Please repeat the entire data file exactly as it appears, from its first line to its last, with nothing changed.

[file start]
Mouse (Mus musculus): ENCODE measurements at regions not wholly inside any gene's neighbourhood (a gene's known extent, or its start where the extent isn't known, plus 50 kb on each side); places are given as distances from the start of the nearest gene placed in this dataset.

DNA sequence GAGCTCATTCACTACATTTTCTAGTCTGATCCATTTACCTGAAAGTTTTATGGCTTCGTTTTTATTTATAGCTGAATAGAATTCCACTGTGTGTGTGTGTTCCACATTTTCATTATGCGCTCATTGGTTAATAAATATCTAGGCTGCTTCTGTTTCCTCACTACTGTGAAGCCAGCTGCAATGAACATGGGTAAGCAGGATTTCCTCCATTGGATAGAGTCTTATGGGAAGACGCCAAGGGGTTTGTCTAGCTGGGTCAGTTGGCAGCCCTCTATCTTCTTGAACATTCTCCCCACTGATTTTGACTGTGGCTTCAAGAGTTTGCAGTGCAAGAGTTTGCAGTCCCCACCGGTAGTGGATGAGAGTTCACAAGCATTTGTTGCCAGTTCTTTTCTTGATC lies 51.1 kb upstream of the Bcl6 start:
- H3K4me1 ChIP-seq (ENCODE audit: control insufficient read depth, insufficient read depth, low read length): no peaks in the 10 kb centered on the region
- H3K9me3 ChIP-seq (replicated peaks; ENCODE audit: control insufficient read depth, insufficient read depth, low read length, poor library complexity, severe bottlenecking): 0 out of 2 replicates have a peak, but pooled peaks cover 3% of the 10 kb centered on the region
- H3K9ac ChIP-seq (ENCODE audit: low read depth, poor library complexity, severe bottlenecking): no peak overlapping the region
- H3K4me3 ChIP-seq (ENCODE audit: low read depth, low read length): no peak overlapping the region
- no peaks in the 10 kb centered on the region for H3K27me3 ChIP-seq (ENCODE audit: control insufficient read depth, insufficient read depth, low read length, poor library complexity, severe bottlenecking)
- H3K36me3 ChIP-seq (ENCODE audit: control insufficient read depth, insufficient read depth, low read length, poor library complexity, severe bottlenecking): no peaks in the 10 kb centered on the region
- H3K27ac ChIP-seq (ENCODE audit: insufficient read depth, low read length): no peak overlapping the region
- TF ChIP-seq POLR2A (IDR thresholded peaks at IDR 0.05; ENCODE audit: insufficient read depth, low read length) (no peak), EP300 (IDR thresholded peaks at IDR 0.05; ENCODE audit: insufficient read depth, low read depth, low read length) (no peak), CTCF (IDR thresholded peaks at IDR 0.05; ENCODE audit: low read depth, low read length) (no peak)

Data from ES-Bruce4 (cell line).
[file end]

Mouse (Mus musculus): ENCODE measurements at regions not wholly inside any gene's neighbourhood (a gene's known extent, or its start where the extent isn't known, plus 50 kb on each side); places are given as distances from the start of the nearest gene placed in this dataset.

DNA sequence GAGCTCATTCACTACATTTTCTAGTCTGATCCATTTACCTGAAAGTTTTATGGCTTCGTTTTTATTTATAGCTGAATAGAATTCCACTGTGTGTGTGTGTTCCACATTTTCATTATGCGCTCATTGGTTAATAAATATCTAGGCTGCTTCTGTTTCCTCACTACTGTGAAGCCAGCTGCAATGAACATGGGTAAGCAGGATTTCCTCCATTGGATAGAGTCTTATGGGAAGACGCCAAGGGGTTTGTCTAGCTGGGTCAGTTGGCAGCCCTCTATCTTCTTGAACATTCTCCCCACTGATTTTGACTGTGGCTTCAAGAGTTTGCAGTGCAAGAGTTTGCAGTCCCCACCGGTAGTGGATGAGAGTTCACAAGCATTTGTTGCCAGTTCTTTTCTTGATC lies 51.1 kb upstream of the Bcl6 start:
- H3K4me1 ChIP-seq (ENCODE audit: control insufficient read depth, insufficient read depth, low read length): no peaks in the 10 kb centered on the region
- H3K9me3 ChIP-seq (replicated peaks; ENCODE audit: control insufficient read depth, insufficient read depth, low read length, poor library complexity, severe bottlenecking): 0 out of 2 replicates have a peak, but pooled peaks cover 3% of the 10 kb centered on the region
- H3K9ac ChIP-seq (ENCODE audit: low read depth, poor library complexity, severe bottlenecking): no peak overlapping the region
- H3K4me3 ChIP-seq (ENCODE audit: low read depth, low read length): no peak overlapping the region
- no peaks in the 10 kb centered on the region for H3K27me3 ChIP-seq (ENCODE audit: control insufficient read depth, insufficient read depth, low read length, poor library complexity, severe bottlenecking)
- H3K36me3 ChIP-seq (ENCODE audit: control insufficient read depth, insufficient read depth, low read length, poor library complexity, severe bottlenecking): no peaks in the 10 kb centered on the region
- H3K27ac ChIP-seq (ENCODE audit: insufficient read depth, low read length): no peak overlapping the region
- TF ChIP-seq POLR2A (IDR thresholded peaks at IDR 0.05; ENCODE audit: insufficient read depth, low read length) (no peak), EP300 (IDR thresholded peaks at IDR 0.05; ENCODE audit: insufficient read depth, low read depth, low read length) (no peak), CTCF (IDR thresholded peaks at IDR 0.05; ENCODE audit: low read depth, low read length) (no peak)

Data from ES-Bruce4 (cell line).